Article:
Lit and State Management with Zustand

Posted on Sunday, July 7, 2024.

Return Home

I come across a lot of developers who think that web components are for trivial things like buttons and input components. The reality is that you can build an entire application with web components. One of the most important pieces to an application's UI is state management. There are a lot of state management tools out there, like redux and mobx, that work perfectly fine with web components. These tools are a bit cumbersome though and many developers prefer more simple solutions for more simple applications. Enter Zustand, a "bare necessities" state management tool that's making strides in the React world.

I was (sorta) recently introduced to Zustand on a React project I'm working on. I thought it was pretty neat. So naturally I was curious about how you would use it with an application built with Lit and web components. I new it was possible because the Zustand docs has a "Using Zustand without React" section. But I found absolutely no resources out there on how to accomplish using it with Lit. Thus I decided to experiment with an Stackblitz todo app. I had a lot of fun! Since I could find no resources out there I also decided this would be a good topic to blog about.

Getting the basics down

The first thing to know about using Zustand outside of React is that instead of hooks, which is a React thing, you'll be working with it's API utilities. These are:

  1. getState
  2. setState
  3. subscribe
  4. getInitialState

I found that getInitialState and subcribe was the most critical for working with Lit. I've put together a basic demo app illustrating how to work with Lit and Zustand.

This app only has one store and one Lit component. All it does is count bears and remove the count. I made this because I want to demonstrate the basic principals behind using Lit and Zustand. The most important thing to know in this app is lines 75-83 of my-element.ts, the constructor.

constructor() {

  // we need to subscribe to appStore state changes to rerender the UI when state has been updated
  appStore.subscribe((state, prevState) => {
    // update bears locally
    this.bears = state.bears;

In the constructor you are going to want to listen to your store by subscribing to it. From there you want to update data in Lit based off state changes. In this example we update the bears count in Lit (this.bears) with the bears count in state (state.bears) on lines 81. We want to do this because as state changes we need to render a new UI by triggering an update.

The next thing to know is that we want to store the state of the store in a Lit property. In my case I've called this appState here and I've used getInitialState from Zustand API utilities to populate it. This way we can run methods in our store by simply referencing our appState like I've done with the handleAdd method.

handleAdd() {

Here, increasePopulation is a method in the store taken directly from Zustand docs. As for the Store itself, we don't need to do anything special for Lit here. Set this up as you would setup Zustand in an vanilla JavaScript app according to the Zustand docs.

Everything else in this app should be self explanatory if you know Lit.

The Todo App

My todo app takes the principals I've outlined above and extend upon them a bit. In this app we're using the subscribe and appState pattenrs I've shown you. And example of the appState can be found in todo-app.ts on lines 59-60.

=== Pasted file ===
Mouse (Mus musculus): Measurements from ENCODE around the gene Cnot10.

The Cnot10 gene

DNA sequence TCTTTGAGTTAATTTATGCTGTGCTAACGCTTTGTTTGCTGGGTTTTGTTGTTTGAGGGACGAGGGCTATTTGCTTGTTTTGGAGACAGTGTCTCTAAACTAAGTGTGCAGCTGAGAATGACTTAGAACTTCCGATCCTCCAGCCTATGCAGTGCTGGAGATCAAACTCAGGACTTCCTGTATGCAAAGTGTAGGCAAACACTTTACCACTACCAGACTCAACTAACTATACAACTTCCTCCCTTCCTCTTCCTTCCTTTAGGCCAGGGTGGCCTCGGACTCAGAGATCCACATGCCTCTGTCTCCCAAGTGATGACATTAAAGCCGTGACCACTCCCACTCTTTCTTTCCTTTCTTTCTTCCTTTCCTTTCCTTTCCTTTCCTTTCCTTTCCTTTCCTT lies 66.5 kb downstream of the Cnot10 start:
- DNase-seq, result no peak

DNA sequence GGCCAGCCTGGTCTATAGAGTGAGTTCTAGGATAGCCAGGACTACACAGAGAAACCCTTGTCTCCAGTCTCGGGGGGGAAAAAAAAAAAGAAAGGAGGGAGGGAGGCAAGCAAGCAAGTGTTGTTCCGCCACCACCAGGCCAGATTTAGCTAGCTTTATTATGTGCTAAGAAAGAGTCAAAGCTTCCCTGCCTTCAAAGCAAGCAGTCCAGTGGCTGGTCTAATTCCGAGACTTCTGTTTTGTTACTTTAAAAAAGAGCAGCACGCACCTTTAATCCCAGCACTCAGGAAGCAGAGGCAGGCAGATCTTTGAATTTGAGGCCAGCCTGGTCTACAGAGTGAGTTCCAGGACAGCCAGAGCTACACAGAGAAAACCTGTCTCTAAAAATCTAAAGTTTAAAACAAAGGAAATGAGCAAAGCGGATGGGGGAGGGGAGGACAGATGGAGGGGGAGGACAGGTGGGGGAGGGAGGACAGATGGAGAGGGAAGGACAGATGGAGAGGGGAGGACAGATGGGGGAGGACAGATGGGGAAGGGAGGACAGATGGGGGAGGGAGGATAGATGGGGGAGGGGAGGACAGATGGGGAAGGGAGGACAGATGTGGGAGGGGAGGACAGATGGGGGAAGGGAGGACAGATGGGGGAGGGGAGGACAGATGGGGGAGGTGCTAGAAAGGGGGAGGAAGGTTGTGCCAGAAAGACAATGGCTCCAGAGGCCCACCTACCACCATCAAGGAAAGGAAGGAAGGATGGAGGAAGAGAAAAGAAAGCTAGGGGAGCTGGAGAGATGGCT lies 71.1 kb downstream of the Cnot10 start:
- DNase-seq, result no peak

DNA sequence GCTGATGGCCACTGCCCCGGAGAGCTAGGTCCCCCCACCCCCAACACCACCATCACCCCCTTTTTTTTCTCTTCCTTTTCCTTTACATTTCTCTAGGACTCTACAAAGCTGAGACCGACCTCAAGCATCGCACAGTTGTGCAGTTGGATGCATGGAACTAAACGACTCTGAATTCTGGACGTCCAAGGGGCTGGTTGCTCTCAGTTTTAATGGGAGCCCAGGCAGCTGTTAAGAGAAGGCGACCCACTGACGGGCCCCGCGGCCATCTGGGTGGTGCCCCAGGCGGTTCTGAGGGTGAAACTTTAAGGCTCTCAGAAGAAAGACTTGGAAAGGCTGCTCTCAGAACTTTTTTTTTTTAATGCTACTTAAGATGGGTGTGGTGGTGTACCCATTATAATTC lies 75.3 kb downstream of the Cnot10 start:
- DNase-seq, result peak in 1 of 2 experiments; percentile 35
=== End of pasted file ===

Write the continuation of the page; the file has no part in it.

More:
todoState: ITodoStore = todoStore.getInitialState();

Here we call it todoState. In the constructor you'll also see our subscribe.

constructor() {
  todoStore.subscribe((state) => {
    this.numberOfItems = state.todoList.length;

In this app though we're keeping track of the number of todo items by getting the length of todoList.

Adding a todo

The responsibility of adding todos is handled by the todo-input component. This component makes use of the addTodo method in the store to add a todo. In our app a todo is represented by an object that has two properties, value and checked. They're self explanatory. To add the todo we turn to our store. The code looks like:

addTodo: (newTodo) => set(state => ({ todoList: [...state.todoList, newTodo] })),

On line 20 of store/todo.ts. Adding the todo is mostly standard Zustand stuff. We use set, which gives us state and we then return the new state of todoList by spreading in the current state + newTodo.

Updating State

Where things get interesting is handling how to update state. An example of updating state is updating the checked state of a todo. I've opted to use lodash for this. So lets look at the todoToggle method on line 26 to understand how to achieve this:

todoToggle: (index) => set((state) => lodashSet(state, `todoList[${index}].checked`, !state.todoList[index].checked)),

Once again we're using set. But this time we also have lodashSet which takes an object, a path to thing you want to set, and a value. In our case we give state, a path to the checked property, and value to be the opposite of the last checked state for a toggle effect. We then return the new state object.

But there's a catch, we've updated state and Lit doesn't know about it. The state has been updated but when we do this we need to tell Lit to update the UI because the state is different. You can do that by using requestUpdate. Turn to lines 87-90 in todo-list.ts.

handleChecked(index: number) {

When we call todoToggle we also need to request an update in Lit to re-render the UI. The same is true for removeTodo which uses lodash's pullAt to remove a todo in the todoList array.

That's about it folks. I hope you build something more cool than my Todo app with Lit and Zustand. Here's the Todo app for reference: